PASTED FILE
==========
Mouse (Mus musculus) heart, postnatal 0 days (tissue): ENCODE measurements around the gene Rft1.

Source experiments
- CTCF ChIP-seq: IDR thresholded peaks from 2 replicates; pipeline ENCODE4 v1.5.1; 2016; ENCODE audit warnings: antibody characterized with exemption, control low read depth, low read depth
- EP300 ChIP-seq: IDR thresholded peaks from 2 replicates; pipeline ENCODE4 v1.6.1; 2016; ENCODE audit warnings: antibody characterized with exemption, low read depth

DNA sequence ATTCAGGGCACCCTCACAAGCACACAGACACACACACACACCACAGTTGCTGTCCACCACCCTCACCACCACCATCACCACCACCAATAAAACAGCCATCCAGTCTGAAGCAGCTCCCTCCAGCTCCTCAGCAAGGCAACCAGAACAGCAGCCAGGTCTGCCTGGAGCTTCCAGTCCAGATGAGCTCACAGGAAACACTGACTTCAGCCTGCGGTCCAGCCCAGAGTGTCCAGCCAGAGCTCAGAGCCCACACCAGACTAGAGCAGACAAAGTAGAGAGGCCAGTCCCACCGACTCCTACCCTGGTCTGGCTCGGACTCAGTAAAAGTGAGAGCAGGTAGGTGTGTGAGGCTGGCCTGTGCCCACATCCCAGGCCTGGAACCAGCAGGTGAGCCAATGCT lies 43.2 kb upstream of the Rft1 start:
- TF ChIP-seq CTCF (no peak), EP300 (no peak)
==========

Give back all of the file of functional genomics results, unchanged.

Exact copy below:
Mouse (Mus musculus) heart, postnatal 0 days (tissue): ENCODE measurements around the gene Rft1.

Source experiments
- CTCF ChIP-seq: IDR thresholded peaks from 2 replicates; pipeline ENCODE4 v1.5.1; 2016; ENCODE audit warnings: antibody characterized with exemption, control low read depth, low read depth
- EP300 ChIP-seq: IDR thresholded peaks from 2 replicates; pipeline ENCODE4 v1.6.1; 2016; ENCODE audit warnings: antibody characterized with exemption, low read depth

DNA sequence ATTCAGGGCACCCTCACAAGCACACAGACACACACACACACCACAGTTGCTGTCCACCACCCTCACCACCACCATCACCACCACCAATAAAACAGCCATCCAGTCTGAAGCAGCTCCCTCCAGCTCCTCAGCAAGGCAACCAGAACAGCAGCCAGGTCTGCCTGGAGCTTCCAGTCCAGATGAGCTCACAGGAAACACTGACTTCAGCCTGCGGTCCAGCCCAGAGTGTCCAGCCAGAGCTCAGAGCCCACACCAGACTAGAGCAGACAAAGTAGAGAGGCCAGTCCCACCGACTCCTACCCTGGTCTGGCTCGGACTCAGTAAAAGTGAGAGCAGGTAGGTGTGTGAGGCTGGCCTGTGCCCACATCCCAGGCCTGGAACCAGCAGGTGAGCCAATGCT lies 43.2 kb upstream of the Rft1 start:
- TF ChIP-seq CTCF (no peak), EP300 (no peak)